Kill or modify a process by name or ID (QNX Neutrino)
slay [options]... process_name|process_id ...
The -C option was added in the QNX Neutrino Core OS 6.3.2.
The -i option was added in the QNX Neutrino Core OS 6.3.2.
|This command:||Matches a process with:|
|slay 1234||ID 1234 or the name 1234|
|slay -m pid 1234||ID 1234|
|slay -m name 1234||The name 1234|
The -n option was added in the QNX Neutrino Core OS 6.3.2.
The priority may be followed by f, r or o to change the scheduling policy to SCHED_FIFO, SCHED_RR or SCHED_OTHER, respectively.
|SCHED_OTHER is currently the same as SCHED_RR.|
If you specify -P without -T, slay sets the priority of all threads in the specified proccess or processes.
The -R option was added in the QNX Neutrino Core OS 6.3.2.
The -T option was added in the QNX Neutrino Core OS 6.3.2.
Use the slay utility to kill or modify a process by name or by ID. Process names are specified without the path. For example, let's say you have a process called /bin/sleep that you want to kill. Entering sleep as the process name is sufficient to allow slay to find and kill it.
There are many forms of this command. The simplest and most often used form is:
This command locates the process bearing the specified name or ID. If only one is found, a SIGTERM signal is set on it. If more than one process bears the specified name or ID, you're prompted for a yes/no response for each process. When each process is listed in this form, the process name, pid, and tty group/member numbers are also displayed to help you make a selection.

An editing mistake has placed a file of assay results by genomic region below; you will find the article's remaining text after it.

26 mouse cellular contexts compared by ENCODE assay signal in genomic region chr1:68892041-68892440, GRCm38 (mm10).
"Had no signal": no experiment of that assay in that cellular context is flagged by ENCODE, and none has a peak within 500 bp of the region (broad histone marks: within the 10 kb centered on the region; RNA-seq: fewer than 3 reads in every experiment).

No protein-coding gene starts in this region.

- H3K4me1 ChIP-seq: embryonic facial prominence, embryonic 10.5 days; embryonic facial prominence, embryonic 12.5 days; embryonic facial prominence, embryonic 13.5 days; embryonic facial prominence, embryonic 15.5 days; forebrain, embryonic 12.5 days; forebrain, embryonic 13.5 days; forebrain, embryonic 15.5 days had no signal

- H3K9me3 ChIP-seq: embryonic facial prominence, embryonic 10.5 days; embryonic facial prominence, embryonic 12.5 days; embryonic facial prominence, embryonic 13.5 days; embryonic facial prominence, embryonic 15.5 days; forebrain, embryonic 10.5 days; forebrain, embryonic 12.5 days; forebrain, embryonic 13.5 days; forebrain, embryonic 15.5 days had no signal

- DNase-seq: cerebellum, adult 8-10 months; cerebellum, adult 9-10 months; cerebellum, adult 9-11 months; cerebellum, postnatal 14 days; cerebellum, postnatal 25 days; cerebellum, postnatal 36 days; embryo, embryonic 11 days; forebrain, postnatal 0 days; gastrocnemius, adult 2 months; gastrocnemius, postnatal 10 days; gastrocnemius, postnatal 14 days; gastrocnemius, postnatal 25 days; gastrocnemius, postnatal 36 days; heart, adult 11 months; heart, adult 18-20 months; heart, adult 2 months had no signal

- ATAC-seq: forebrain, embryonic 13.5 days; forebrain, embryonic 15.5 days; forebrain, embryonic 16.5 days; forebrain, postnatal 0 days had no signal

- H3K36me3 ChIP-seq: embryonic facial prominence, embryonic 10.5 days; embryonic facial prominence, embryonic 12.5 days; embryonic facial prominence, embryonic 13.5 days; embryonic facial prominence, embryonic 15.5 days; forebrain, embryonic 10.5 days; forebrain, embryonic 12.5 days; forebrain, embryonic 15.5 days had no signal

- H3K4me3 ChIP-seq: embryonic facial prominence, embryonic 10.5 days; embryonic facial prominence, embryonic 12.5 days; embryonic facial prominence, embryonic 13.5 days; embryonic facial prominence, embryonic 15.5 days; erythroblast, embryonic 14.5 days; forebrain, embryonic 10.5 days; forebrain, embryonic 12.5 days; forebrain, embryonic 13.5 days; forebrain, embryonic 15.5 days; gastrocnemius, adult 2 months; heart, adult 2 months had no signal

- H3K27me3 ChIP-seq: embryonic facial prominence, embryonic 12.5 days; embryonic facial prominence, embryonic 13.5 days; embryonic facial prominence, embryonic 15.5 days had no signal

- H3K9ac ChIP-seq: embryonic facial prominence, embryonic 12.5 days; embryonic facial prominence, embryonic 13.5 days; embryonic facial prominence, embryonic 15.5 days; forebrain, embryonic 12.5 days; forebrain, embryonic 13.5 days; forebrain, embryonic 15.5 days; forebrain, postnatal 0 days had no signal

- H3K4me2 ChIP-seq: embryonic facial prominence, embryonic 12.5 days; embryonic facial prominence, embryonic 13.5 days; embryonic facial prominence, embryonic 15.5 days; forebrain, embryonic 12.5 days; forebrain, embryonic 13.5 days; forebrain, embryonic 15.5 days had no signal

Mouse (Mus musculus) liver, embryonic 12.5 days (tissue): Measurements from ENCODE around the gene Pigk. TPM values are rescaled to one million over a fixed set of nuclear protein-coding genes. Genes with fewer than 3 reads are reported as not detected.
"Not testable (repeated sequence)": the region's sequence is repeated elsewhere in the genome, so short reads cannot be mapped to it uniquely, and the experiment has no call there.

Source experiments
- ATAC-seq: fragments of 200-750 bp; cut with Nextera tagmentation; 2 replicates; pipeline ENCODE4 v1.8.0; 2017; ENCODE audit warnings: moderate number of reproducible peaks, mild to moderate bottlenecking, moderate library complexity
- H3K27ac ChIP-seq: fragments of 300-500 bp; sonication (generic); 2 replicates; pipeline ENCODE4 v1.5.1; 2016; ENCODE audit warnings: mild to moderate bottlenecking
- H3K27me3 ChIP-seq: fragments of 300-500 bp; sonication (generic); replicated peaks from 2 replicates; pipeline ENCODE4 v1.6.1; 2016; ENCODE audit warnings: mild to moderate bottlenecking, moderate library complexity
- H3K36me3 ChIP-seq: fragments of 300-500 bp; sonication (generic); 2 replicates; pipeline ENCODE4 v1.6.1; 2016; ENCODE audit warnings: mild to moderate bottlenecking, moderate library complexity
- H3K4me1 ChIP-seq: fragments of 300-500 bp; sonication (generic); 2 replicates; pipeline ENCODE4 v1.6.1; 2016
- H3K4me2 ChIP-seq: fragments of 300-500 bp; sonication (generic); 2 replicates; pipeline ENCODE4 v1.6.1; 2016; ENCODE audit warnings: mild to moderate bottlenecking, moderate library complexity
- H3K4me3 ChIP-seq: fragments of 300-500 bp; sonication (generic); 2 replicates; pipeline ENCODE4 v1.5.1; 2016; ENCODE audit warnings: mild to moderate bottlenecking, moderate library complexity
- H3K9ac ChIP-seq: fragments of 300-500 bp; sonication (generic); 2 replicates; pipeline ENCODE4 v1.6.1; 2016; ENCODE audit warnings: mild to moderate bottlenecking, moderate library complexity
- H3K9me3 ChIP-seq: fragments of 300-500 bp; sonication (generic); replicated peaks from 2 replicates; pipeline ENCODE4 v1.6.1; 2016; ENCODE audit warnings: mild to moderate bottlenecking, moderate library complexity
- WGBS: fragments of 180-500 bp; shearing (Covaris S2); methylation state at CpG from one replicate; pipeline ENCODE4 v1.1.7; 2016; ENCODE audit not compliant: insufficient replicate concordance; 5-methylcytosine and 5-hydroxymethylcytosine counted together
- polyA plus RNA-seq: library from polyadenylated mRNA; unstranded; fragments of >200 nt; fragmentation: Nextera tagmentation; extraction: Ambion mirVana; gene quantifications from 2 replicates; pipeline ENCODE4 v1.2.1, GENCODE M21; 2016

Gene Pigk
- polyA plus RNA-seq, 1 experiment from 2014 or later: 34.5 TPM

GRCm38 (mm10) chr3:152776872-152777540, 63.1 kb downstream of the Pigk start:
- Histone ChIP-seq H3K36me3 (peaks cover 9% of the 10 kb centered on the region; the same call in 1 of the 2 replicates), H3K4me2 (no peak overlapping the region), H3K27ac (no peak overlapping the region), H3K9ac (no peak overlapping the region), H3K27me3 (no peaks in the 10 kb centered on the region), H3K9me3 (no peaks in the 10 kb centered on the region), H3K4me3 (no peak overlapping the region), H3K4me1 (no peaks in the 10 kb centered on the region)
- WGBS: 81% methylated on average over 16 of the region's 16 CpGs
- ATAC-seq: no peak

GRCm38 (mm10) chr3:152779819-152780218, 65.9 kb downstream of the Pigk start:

|To set a signal on a process you must either own the process or be logged in as root.|
On a multicore system, you can use a runmask to specify which processors a thread or process can run on. The default is all 1s (i.e. all CPUs).
|The runmask is useful only on multiprocessor systems.|
You can use slay to change the runmask, or the runmask and inherit mask, for threads that are already running; to set the masks for a new process, use the on command. Both commands interpret the -C and -R options in the same way.
You can use more than one -R option to specify a runmask that's more than 32 bits long. The first -R option specifies bits 0 through 31, the second specifies bits 32 through 63, and so on.
If you use both the -C and -R options or multiple instances of them, the resultant mask is the bitwise ORing of all -C and -R options. For example, slay -R 0x1 is equivalent to slay -C0, and slay -R 0x1 -C3 is equivalent to slay -C0 -C3.
When you use -R or -C without -T, all threads in the specified process or processes are affected.
If you use -R or -C, slay always changes the runmask for the specified threads or processes. If you also specify the -i option, slay also sets the inherit mask to the same value as the runmask.
As long as the resulting runmask specifies at least one CPU that is physically present, the runmask will be accepted and any bit indicating CPUs that are not present will be ignored. If the resulting runmask doesn't specify any CPU that are physically present, an error results.
For more information about runmasks, see the Multicore Processing chapter of the System Architecture guide, and the Developing Multicore Systems chapter of the Multicore Processing User's Guide.
Kill the spooler process on node peterv:
slay -n peterv spooler
As root, change priority of the my_test process to 20:
slay -P 20 my_test
The exit status of slay is nonstandard for historical reasons. It is strongly recommended that slay not be used in any situation where the exit status is relied upon because the status is ambiguous in some circumstances.
kill, on, pidin, ps
Multicore Processing chapter of the System Architecture guide, the Multicore Processing User's Guide